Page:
JOHN OMAND, Crofter and Fisherman, Mid Yell (57)—examined.
(See Appendix A, LI.)
18807. Sir Kenneth Mackenzie.
—Have you been chosen by a number of the people to come here to-day ?
—I was asked if I would come, and I asked another man if he would come and he would not, and therefore I came.
18808. How many met to choose you?
—-About sixteen, I think.
18809. What did they wish you to state?
—In the first place, I should like a Government valuation put upon the property we are now occupying; the rental is too high.
18810. That is the wish of the people who sent you here?
—Yes; and secondly, an improvement in the homesteads and houses we live in; that they may be made more comfortable than they are at the present time.
18811. Anything further?
—And then, at least upon the property that we occupy, that we won't be turned off at any time the proprietor wishes.
18812. What length of lease do you desire?
—As long as we could get—ten or twenty or thirty years.
18813. What is the name of the property on which you live?
18814. Who is the proprietor?
18815. What rent do you pay ?
—1 pay £10.
18816. For how much ground?
—Three and a half acres of cultivated ground—that is, taxes and all.
18817. And what scathold rights have you with that?
—I could not say the extent of scathold, but it is very small indeed.
18818. What stock do you keep?
—About six head of cattle is all we can keep, young and old together.
18819. No horses?
—Yes, we have four ponies.
18820. And sheep?
—I think we have about eighteen head of sheep on the scathold.
18821. What quantity of crop do you get from the croft—potatoes and oats?
—The quantity is small indeed, and would not do to support a family if it were not for the grain we get from the south country.
18822. How long would it support you?
—Three months would be the outside of it, and sometime not that. Some years we have to take the greater part of the crop to give to the cattle to save them.
18823. Do you do anything to your house yourself, or is it found by the proprietor?
—It used to be found by the proprietor, but now he won't do anything unless we do it ourselves. When we came to the house—it is merely a house of four rooms—we had to do the inside of it for ourselves. The lady tried to tighten the roof, but it is not tight yet; and we are thinking if we could get a lease we would put up a roof upon it ourselves.
18824. What kind of roof has it?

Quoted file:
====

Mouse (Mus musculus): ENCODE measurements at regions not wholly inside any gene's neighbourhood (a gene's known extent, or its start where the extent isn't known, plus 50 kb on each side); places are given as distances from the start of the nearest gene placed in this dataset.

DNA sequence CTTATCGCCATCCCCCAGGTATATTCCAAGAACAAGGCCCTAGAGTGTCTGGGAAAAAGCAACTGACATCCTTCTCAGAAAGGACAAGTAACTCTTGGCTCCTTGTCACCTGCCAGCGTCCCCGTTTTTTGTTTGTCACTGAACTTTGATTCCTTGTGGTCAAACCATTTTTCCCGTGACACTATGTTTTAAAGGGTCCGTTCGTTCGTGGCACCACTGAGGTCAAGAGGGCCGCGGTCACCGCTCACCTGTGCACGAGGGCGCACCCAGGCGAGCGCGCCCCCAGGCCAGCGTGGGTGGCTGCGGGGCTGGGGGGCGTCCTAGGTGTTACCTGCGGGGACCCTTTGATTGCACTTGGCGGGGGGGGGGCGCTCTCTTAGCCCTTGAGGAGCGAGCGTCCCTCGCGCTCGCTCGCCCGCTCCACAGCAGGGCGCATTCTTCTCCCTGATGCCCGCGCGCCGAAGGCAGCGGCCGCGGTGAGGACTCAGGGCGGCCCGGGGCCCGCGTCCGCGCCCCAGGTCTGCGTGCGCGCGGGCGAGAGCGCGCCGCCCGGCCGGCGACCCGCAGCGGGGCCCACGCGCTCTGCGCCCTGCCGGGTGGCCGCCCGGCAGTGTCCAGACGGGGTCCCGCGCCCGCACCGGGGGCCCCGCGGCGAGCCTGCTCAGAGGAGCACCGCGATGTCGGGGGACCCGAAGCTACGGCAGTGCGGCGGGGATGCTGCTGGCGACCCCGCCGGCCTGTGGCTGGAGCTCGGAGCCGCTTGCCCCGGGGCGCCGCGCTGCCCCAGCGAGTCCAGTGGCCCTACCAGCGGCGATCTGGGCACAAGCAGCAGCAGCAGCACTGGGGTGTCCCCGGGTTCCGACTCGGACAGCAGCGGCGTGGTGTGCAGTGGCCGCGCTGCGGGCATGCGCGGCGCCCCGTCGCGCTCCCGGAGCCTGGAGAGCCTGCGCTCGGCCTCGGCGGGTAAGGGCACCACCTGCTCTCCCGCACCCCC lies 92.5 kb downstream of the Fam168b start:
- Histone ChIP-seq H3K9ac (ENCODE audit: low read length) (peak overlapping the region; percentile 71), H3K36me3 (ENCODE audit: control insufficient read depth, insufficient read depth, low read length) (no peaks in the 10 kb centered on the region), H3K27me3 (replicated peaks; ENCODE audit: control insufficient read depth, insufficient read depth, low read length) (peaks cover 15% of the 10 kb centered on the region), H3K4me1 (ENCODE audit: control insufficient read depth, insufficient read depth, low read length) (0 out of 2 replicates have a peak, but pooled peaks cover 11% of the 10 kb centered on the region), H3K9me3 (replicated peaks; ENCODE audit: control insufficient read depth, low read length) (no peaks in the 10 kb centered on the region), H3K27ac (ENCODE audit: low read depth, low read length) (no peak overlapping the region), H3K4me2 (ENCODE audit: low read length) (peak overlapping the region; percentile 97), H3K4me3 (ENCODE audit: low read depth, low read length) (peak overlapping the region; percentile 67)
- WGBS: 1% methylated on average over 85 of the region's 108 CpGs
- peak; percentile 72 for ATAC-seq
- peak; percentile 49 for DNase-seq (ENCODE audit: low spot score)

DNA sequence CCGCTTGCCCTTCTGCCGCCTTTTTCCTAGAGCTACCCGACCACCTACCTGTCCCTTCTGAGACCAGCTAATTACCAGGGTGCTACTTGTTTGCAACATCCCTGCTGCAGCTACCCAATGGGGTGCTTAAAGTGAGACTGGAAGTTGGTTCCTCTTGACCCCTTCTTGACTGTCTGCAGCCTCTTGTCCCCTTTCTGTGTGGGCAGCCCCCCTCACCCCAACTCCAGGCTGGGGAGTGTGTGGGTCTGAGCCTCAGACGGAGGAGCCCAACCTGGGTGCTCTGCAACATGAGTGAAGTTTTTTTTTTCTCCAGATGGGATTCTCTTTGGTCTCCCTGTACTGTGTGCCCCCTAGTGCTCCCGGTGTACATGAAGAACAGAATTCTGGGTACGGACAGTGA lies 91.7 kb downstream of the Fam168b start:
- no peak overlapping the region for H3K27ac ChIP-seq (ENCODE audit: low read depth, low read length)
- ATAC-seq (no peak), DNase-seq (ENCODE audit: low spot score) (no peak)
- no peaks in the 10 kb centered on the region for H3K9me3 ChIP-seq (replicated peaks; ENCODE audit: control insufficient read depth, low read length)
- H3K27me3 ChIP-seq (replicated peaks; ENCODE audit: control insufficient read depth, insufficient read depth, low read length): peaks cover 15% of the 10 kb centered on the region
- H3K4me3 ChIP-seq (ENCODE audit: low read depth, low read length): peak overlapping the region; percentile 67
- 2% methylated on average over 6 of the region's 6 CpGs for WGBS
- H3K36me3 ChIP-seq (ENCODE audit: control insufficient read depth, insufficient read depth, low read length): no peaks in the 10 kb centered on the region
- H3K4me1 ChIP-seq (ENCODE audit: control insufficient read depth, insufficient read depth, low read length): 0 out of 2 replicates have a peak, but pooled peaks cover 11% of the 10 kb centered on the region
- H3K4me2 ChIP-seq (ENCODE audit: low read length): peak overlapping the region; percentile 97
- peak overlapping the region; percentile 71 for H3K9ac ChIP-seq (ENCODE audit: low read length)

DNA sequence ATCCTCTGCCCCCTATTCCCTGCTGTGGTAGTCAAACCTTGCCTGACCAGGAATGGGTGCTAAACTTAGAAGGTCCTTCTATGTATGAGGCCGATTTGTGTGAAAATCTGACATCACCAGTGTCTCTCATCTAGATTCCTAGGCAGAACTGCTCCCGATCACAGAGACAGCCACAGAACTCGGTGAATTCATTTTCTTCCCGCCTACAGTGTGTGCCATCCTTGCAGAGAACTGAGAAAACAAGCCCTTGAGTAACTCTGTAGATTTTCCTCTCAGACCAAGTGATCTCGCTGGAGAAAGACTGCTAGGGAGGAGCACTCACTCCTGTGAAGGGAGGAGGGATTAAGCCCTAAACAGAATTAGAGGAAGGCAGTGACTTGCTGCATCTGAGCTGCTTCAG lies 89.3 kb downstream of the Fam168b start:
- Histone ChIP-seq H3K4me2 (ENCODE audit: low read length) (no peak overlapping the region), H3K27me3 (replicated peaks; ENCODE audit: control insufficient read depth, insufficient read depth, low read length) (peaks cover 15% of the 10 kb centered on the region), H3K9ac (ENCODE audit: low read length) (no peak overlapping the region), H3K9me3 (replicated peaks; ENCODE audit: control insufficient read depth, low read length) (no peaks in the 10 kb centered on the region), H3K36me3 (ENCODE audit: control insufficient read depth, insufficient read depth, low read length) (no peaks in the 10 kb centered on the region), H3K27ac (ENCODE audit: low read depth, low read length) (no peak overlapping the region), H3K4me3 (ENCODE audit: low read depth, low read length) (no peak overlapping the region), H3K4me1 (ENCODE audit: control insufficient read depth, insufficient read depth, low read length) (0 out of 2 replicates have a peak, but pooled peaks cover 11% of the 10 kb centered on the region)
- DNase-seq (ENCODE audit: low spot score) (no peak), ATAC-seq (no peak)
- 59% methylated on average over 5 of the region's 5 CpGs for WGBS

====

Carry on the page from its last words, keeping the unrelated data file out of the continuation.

—A slate roof; but it has been standing, I believe, upwards of fifty or sixty years.
18825. You have a slated house of four rooms, but damaged?
—Yes, it is damaged.
18826. You have a byre?
18827. And stable?
—No, no stable; the ponies lie out all winter. A few may have stables, but we never had any.
18828. Is the byre slated?
18829. Have you to keep the thatch up yourselves?
—Of course we do. We build byres and barns to ourselves.
18830. But not the dwelling house?
—No; it was always considered that the proprietors should do that.
18831. How long have you been there?
—Only five years in this place.
18832. And it was a bad house when you came to it?
—It was going to decay in the inside.
18833. Where did you come from?
—The island of Unst
18834. What induced you to come here and take a dear place without a lease?
—Rise of rents where I came from. I was away for a long time out of the country. The most of my life has been spent in the south, I was away for a long time, and when I came home the town I was then living in was paying £16 yearly. There were three small crofts, and I went to the proprietor of Fetlar, and offered to take the whole town at the same rent, and he then raised the rent £8 more on the town, and then I would not take it. The result of the thing was I had to go to Major Cameron and take a croft from him in North Yell, and removing all my effects from the place I was residing in on to Major Cameron's property cost me over £50. I went there, and took a farm from him for £7, 10s. of rent. The first two years I settled the rent with him myself, but the next three years I was on the property he put his lands into the hands of the factor Mr Walker, and the rent he took from me was £8 —that was 10s. of a rise; the second rent he took was £9, 16s., and the third rent was £14; and then I had to fly from there again, and go from there to the island of Unst, and take a farm from the major again. There was no other proprietor I could get one from, and I went to Unst and took a farm at £7, 10s. I was there nine years, and after the improvements I made on the property,—over £50 worth,—the rent was raised to £9, 10s., and I left and came here. That is the way I have been served in Shetland.
18835. You have accounted for fifteen years or so ?
18836. Sheriff Nicolson.
—Was this Mr Walker John Walker?
—Yes; there are not many under the British flag who do not know him.
18837. Sir Kenneth Mackenzie.
—At present you are not complaining of the rent, or anything since you have taken this place?
—No. Of course I think the rent rather high for the ground I occupy.
18838. The rent may be raised upon you any day?